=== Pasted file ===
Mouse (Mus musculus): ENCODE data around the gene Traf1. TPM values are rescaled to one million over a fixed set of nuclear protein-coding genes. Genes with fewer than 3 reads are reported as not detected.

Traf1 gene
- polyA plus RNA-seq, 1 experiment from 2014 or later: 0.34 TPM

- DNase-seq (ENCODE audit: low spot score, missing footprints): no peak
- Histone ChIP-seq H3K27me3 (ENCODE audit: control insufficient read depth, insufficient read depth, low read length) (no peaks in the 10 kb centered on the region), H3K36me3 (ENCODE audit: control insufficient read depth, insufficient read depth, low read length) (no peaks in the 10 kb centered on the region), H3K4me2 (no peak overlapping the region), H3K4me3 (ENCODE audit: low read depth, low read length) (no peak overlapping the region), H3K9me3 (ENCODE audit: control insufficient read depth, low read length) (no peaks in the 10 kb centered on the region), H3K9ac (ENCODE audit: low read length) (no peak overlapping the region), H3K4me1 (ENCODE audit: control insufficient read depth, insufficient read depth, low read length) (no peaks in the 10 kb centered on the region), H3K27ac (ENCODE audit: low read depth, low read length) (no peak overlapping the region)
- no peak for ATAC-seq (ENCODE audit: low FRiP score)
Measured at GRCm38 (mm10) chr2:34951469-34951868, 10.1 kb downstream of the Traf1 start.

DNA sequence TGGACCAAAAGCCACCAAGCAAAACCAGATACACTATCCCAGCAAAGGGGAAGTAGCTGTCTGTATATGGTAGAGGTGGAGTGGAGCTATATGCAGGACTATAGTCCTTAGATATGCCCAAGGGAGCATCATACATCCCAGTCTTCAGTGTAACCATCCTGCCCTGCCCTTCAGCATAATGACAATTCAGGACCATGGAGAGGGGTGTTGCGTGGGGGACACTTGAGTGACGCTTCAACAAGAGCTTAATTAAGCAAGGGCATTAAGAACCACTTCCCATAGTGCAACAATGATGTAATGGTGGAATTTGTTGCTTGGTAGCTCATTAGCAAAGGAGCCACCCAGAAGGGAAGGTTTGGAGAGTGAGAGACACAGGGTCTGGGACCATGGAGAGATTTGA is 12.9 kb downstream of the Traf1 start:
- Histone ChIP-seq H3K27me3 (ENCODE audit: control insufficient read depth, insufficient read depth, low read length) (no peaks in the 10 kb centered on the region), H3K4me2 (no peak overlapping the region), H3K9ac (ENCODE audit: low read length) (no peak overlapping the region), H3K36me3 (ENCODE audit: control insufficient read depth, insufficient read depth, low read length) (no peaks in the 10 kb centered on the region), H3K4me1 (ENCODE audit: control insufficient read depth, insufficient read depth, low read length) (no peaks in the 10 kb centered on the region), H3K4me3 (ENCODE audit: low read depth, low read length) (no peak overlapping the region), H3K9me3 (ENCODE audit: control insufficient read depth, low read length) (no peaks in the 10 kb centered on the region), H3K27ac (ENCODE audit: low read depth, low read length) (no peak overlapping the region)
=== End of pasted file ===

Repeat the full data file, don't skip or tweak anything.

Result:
Mouse (Mus musculus): ENCODE data around the gene Traf1. TPM values are rescaled to one million over a fixed set of nuclear protein-coding genes. Genes with fewer than 3 reads are reported as not detected.

Traf1 gene
- polyA plus RNA-seq, 1 experiment from 2014 or later: 0.34 TPM

- DNase-seq (ENCODE audit: low spot score, missing footprints): no peak
- Histone ChIP-seq H3K27me3 (ENCODE audit: control insufficient read depth, insufficient read depth, low read length) (no peaks in the 10 kb centered on the region), H3K36me3 (ENCODE audit: control insufficient read depth, insufficient read depth, low read length) (no peaks in the 10 kb centered on the region), H3K4me2 (no peak overlapping the region), H3K4me3 (ENCODE audit: low read depth, low read length) (no peak overlapping the region), H3K9me3 (ENCODE audit: control insufficient read depth, low read length) (no peaks in the 10 kb centered on the region), H3K9ac (ENCODE audit: low read length) (no peak overlapping the region), H3K4me1 (ENCODE audit: control insufficient read depth, insufficient read depth, low read length) (no peaks in the 10 kb centered on the region), H3K27ac (ENCODE audit: low read depth, low read length) (no peak overlapping the region)
- no peak for ATAC-seq (ENCODE audit: low FRiP score)
Measured at GRCm38 (mm10) chr2:34951469-34951868, 10.1 kb downstream of the Traf1 start.

DNA sequence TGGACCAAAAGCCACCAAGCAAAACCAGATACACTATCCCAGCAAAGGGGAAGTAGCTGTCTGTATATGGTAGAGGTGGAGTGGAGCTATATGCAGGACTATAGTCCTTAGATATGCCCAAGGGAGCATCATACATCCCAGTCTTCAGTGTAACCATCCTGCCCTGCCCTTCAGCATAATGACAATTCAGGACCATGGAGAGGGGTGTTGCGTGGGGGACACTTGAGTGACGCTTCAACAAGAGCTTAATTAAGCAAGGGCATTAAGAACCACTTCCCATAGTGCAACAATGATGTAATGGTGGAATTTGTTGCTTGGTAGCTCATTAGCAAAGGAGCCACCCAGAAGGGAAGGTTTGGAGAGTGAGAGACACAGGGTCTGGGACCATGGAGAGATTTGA is 12.9 kb downstream of the Traf1 start:
- Histone ChIP-seq H3K27me3 (ENCODE audit: control insufficient read depth, insufficient read depth, low read length) (no peaks in the 10 kb centered on the region), H3K4me2 (no peak overlapping the region), H3K9ac (ENCODE audit: low read length) (no peak overlapping the region), H3K36me3 (ENCODE audit: control insufficient read depth, insufficient read depth, low read length) (no peaks in the 10 kb centered on the region), H3K4me1 (ENCODE audit: control insufficient read depth, insufficient read depth, low read length) (no peaks in the 10 kb centered on the region), H3K4me3 (ENCODE audit: low read depth, low read length) (no peak overlapping the region), H3K9me3 (ENCODE audit: control insufficient read depth, low read length) (no peaks in the 10 kb centered on the region), H3K27ac (ENCODE audit: low read depth, low read length) (no peak overlapping the region)